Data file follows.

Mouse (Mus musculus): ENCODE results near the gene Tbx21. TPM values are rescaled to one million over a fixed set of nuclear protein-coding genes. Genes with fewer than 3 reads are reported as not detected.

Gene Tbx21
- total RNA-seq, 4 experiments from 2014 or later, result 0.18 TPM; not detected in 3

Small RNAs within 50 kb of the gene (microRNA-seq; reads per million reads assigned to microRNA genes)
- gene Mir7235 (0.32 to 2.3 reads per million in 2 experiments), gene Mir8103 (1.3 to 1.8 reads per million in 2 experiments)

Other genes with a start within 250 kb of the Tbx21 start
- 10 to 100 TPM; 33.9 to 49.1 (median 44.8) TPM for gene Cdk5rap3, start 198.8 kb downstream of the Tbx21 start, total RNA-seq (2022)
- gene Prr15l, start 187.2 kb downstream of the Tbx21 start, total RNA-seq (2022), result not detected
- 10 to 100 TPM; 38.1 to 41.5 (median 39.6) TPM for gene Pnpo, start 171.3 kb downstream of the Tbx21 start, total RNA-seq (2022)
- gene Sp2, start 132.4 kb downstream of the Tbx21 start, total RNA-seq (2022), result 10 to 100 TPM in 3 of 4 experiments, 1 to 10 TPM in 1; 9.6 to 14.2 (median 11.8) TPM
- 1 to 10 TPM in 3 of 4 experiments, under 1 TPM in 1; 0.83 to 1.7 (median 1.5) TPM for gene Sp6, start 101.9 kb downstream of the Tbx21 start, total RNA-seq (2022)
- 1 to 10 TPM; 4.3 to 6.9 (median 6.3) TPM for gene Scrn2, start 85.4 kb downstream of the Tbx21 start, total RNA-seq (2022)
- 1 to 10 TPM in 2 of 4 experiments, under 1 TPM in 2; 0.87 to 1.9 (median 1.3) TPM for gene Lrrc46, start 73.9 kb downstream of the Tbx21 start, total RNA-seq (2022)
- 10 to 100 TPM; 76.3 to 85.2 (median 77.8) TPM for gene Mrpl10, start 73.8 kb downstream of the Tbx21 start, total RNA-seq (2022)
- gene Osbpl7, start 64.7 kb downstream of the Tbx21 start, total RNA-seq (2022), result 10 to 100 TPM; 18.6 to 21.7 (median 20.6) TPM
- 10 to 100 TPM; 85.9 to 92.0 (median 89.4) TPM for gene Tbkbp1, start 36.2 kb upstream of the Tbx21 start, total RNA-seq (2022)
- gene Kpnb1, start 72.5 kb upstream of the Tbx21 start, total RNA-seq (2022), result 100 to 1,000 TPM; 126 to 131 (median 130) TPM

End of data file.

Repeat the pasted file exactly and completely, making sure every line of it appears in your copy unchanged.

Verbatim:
Mouse (Mus musculus): ENCODE results near the gene Tbx21. TPM values are rescaled to one million over a fixed set of nuclear protein-coding genes. Genes with fewer than 3 reads are reported as not detected.

Gene Tbx21
- total RNA-seq, 4 experiments from 2014 or later, result 0.18 TPM; not detected in 3

Small RNAs within 50 kb of the gene (microRNA-seq; reads per million reads assigned to microRNA genes)
- gene Mir7235 (0.32 to 2.3 reads per million in 2 experiments), gene Mir8103 (1.3 to 1.8 reads per million in 2 experiments)

Other genes with a start within 250 kb of the Tbx21 start
- 10 to 100 TPM; 33.9 to 49.1 (median 44.8) TPM for gene Cdk5rap3, start 198.8 kb downstream of the Tbx21 start, total RNA-seq (2022)
- gene Prr15l, start 187.2 kb downstream of the Tbx21 start, total RNA-seq (2022), result not detected
- 10 to 100 TPM; 38.1 to 41.5 (median 39.6) TPM for gene Pnpo, start 171.3 kb downstream of the Tbx21 start, total RNA-seq (2022)
- gene Sp2, start 132.4 kb downstream of the Tbx21 start, total RNA-seq (2022), result 10 to 100 TPM in 3 of 4 experiments, 1 to 10 TPM in 1; 9.6 to 14.2 (median 11.8) TPM
- 1 to 10 TPM in 3 of 4 experiments, under 1 TPM in 1; 0.83 to 1.7 (median 1.5) TPM for gene Sp6, start 101.9 kb downstream of the Tbx21 start, total RNA-seq (2022)
- 1 to 10 TPM; 4.3 to 6.9 (median 6.3) TPM for gene Scrn2, start 85.4 kb downstream of the Tbx21 start, total RNA-seq (2022)
- 1 to 10 TPM in 2 of 4 experiments, under 1 TPM in 2; 0.87 to 1.9 (median 1.3) TPM for gene Lrrc46, start 73.9 kb downstream of the Tbx21 start, total RNA-seq (2022)
- 10 to 100 TPM; 76.3 to 85.2 (median 77.8) TPM for gene Mrpl10, start 73.8 kb downstream of the Tbx21 start, total RNA-seq (2022)
- gene Osbpl7, start 64.7 kb downstream of the Tbx21 start, total RNA-seq (2022), result 10 to 100 TPM; 18.6 to 21.7 (median 20.6) TPM
- 10 to 100 TPM; 85.9 to 92.0 (median 89.4) TPM for gene Tbkbp1, start 36.2 kb upstream of the Tbx21 start, total RNA-seq (2022)
- gene Kpnb1, start 72.5 kb upstream of the Tbx21 start, total RNA-seq (2022), result 100 to 1,000 TPM; 126 to 131 (median 130) TPM